Friday and Monday I used the CrossRamp. My knee is doing so much better--I am careful to always wear a neoprene sleeve, but I haven't had any pain, which is awesome. I was getting depressed, thinking I would have to stop Operation Morning Workout in order to figure out what was wrong. Phew!
Monday I did all arm/trunk exercises in addition to the cardio. The (assisted) pull-ups are feeling easier, which is fabulous. That's one of my favorite machines because it just feels like such an accomplishment to do a pull-up. Also, you can really feel all the muscles in your back and your abs working in addition to your arms, so it seems like such a great all-purpose exercise.
Today I did the bike and added a little time on, since I have fewer leg exercises. I also did three sets at the weight machines instead of 2. I only have four leg machines right now, and that's partially because I'm afraid of hurting my knee. I have no quad machines, which I'd like to remedy (in a safe way, of course). I think I will add the leg press and see how that goes. Mr. T thinks I work the quads out enough in general, but I just love the look of some well-sculpted legs, and the quads are such a strong support system for everything, but in particular belly dance, that I don't want to neglect them.
Yesterday I signed up for Weight Watchers. It's only $100/year through my work (typically it's $17/month). My opinion so far is that there are good things and bad things about it. Note that I'm just doing the online tools part, not the meetings. I have zero time for meetings, and I just don't think the sarcastic part of me would survive the meetings. I like the idea of the online stuff better.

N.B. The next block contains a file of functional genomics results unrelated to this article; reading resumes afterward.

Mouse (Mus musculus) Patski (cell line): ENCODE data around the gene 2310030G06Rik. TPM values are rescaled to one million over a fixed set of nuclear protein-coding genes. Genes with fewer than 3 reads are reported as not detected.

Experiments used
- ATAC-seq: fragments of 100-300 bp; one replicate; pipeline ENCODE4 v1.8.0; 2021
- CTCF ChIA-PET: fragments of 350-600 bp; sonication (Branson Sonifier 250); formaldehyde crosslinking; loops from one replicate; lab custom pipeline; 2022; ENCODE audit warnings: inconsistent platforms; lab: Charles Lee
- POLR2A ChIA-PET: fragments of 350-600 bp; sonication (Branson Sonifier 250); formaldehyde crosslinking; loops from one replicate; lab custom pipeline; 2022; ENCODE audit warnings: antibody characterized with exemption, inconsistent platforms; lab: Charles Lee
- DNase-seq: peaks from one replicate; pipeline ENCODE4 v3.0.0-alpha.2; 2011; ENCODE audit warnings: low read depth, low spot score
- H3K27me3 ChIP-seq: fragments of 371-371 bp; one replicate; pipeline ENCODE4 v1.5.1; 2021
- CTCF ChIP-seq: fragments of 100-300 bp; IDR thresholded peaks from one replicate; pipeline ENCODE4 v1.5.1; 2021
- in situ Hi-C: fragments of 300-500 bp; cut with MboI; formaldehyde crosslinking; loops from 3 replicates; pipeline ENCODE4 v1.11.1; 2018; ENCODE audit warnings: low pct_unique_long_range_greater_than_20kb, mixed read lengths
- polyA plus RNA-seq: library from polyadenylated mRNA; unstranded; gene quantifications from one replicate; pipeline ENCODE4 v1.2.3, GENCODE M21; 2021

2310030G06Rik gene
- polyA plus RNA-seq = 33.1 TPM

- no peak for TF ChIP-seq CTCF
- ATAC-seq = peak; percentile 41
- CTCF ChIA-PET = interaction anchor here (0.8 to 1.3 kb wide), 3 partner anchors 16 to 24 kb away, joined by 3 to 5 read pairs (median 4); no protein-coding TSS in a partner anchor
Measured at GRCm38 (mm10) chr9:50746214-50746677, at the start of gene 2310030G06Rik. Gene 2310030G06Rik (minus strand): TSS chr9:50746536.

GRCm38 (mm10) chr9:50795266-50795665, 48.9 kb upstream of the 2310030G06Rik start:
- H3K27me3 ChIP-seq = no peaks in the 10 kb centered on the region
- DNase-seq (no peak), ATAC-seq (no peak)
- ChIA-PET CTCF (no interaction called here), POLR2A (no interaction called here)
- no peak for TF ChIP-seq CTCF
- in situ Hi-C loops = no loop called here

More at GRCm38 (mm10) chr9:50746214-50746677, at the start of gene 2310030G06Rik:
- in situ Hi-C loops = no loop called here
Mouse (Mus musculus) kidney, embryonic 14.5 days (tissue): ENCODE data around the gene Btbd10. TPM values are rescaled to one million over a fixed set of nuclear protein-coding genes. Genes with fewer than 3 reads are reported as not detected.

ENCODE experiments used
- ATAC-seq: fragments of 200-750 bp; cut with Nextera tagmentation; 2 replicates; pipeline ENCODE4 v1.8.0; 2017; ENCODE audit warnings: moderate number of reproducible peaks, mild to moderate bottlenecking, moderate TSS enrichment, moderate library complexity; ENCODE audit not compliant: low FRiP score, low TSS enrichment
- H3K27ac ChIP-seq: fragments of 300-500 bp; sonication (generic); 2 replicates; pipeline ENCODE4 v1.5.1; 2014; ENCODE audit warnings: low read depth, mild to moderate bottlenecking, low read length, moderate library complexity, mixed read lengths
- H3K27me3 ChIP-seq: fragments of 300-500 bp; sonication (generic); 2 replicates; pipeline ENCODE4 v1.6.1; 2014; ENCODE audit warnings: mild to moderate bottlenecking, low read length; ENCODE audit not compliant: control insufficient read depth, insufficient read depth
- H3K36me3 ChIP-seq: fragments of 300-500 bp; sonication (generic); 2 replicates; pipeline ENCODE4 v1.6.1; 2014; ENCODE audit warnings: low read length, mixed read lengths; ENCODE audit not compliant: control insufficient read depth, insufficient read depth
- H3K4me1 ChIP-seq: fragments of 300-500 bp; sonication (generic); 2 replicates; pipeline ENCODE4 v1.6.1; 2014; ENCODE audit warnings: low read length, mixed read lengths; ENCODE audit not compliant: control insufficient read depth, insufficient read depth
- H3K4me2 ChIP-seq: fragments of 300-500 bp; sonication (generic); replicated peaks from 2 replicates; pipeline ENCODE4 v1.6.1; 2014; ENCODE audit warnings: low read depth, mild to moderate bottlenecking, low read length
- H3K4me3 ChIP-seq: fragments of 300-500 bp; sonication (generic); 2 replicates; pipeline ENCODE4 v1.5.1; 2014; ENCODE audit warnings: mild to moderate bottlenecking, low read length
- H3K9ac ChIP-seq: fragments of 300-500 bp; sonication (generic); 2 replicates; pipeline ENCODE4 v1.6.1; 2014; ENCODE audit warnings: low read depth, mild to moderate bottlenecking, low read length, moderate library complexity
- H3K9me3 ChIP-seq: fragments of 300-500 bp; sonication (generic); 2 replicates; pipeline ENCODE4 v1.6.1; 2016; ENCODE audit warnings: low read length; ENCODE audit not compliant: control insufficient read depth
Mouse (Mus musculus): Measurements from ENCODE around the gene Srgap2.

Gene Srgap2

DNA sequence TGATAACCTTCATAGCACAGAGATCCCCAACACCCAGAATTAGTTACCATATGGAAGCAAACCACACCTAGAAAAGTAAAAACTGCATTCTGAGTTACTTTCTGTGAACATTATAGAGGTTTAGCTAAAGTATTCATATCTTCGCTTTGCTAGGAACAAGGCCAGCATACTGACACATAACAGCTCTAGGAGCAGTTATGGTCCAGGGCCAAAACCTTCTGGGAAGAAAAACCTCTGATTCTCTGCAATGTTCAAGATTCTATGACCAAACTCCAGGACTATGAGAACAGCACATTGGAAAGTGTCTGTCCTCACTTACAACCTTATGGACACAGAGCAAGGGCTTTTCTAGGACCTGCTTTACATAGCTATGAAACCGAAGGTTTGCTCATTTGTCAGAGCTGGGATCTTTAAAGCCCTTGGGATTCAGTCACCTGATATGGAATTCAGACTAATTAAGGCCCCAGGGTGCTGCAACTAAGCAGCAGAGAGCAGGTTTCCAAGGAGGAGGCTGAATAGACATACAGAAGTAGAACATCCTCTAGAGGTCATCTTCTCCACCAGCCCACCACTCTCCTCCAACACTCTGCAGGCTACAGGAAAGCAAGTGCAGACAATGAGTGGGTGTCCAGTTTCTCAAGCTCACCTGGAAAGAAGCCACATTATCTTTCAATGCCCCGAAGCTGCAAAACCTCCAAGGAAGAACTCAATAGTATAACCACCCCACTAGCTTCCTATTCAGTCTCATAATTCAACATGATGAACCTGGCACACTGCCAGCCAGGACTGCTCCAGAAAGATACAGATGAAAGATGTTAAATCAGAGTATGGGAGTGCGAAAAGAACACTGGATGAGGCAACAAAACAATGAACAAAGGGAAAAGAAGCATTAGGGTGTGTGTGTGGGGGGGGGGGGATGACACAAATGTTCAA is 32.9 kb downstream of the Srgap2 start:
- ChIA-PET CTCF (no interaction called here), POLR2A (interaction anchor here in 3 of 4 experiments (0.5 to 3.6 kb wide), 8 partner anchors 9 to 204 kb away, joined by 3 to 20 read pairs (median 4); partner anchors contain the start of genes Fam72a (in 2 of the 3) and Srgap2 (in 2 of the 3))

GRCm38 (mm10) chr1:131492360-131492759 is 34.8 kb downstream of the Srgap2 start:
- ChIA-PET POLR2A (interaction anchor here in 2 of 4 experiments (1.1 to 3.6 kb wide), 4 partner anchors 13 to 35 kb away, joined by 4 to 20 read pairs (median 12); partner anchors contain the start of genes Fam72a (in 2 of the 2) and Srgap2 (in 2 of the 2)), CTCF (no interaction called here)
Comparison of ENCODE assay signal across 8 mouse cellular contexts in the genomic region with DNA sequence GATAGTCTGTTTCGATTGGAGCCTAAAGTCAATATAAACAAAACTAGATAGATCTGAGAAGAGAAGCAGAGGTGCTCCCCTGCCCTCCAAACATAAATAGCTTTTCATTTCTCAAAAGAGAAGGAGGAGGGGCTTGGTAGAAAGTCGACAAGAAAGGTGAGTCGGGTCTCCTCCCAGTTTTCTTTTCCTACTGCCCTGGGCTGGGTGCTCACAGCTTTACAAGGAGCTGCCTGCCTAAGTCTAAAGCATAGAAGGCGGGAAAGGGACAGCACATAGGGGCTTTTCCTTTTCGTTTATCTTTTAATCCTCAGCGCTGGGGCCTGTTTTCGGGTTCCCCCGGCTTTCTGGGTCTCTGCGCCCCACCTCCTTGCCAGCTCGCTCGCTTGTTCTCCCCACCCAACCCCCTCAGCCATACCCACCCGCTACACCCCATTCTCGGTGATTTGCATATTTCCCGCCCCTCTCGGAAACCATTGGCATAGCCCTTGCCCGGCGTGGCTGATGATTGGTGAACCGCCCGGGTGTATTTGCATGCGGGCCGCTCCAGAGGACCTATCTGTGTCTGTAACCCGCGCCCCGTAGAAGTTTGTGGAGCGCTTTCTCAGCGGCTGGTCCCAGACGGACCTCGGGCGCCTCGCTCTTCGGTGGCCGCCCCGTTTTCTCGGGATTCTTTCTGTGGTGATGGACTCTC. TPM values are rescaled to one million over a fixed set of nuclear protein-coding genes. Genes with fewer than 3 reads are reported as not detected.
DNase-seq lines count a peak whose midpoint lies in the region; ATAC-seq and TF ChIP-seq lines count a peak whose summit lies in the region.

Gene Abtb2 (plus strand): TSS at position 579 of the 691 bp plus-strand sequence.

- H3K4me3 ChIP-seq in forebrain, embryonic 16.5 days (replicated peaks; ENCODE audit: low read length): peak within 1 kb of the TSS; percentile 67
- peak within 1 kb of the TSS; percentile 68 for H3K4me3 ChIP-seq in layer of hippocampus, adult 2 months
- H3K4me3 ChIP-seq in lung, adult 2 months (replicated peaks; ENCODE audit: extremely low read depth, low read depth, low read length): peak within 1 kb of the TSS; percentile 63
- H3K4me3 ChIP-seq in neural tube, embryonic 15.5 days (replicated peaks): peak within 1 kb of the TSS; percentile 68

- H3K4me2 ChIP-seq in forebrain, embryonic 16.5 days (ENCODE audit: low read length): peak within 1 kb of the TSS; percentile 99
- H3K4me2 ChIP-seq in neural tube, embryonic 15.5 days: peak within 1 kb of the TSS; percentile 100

So, to start with the bad things. Your daily food allowance is given to you in "points," which is some wholly manufactured idea that seems to be based on calories, fat grams, and fiber. It could just be me, but that seems like a dated idea. Then again, I haven't been losing weight doing what I'm doing, so what do I know. The thing that strikes me most about the "points" is that the formula for figuring out how many points a given food has is so complex that you'd never be able to do it without WW, which I suspect is the ahem, point. So, while WW can teach you some things, you will always need it. That's a bummer. Not all of the foods I eat are in their database (almond milk, for example), but they have a calculator as long as you know the calories, fat grams, and fiber in a serving. I'm not sure what to do about eating out. Do I bring measuring cups and teaspoons in order to track everything? I guess you get better over time, but it seems a little daunting.
I haven't really explored all the online information, so I withhold any other criticism for now, but I will comment that the website was running very slow today. Painfully slow.
To end on a good note: I really like the exercise of tracking my food, and their points tracker is really easy to use and organizes the information well. You can also add your activity in to get extra points to swap in if you use all your weekly points. It's helping me develop some reality around portion control how much food I should really be eating in a day if I would like to lose weight (depressingly, quite a bit less than what I was eating), and it's helping me avoid dumb snacking for the sake of snacking, since I'm now accountable. That's kinda how I figured it would go. I needed some help to realize I'm not always eating because I'm hungry.
I'll give updates as I go. The MOH is also on WW online and promises to give me tips on stuff I can eat with low points values that's really filling.